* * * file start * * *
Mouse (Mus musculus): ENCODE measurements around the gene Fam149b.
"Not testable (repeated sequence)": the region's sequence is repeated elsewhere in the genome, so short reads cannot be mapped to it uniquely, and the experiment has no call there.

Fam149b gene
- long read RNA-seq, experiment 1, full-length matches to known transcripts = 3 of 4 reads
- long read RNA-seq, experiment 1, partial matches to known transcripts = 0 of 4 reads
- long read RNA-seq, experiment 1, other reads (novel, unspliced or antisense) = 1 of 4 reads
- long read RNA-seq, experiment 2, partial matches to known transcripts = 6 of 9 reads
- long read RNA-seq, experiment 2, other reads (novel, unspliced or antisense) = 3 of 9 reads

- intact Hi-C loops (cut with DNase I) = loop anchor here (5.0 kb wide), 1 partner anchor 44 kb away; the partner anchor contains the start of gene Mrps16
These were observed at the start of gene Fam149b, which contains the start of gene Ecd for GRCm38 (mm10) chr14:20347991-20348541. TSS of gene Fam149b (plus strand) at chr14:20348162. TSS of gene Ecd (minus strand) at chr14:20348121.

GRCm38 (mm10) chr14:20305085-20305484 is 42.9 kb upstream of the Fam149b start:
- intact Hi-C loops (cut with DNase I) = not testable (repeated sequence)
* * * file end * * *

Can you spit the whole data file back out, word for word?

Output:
Mouse (Mus musculus): ENCODE measurements around the gene Fam149b.
"Not testable (repeated sequence)": the region's sequence is repeated elsewhere in the genome, so short reads cannot be mapped to it uniquely, and the experiment has no call there.

Fam149b gene
- long read RNA-seq, experiment 1, full-length matches to known transcripts = 3 of 4 reads
- long read RNA-seq, experiment 1, partial matches to known transcripts = 0 of 4 reads
- long read RNA-seq, experiment 1, other reads (novel, unspliced or antisense) = 1 of 4 reads
- long read RNA-seq, experiment 2, partial matches to known transcripts = 6 of 9 reads
- long read RNA-seq, experiment 2, other reads (novel, unspliced or antisense) = 3 of 9 reads

- intact Hi-C loops (cut with DNase I) = loop anchor here (5.0 kb wide), 1 partner anchor 44 kb away; the partner anchor contains the start of gene Mrps16
These were observed at the start of gene Fam149b, which contains the start of gene Ecd for GRCm38 (mm10) chr14:20347991-20348541. TSS of gene Fam149b (plus strand) at chr14:20348162. TSS of gene Ecd (minus strand) at chr14:20348121.

GRCm38 (mm10) chr14:20305085-20305484 is 42.9 kb upstream of the Fam149b start:
- intact Hi-C loops (cut with DNase I) = not testable (repeated sequence)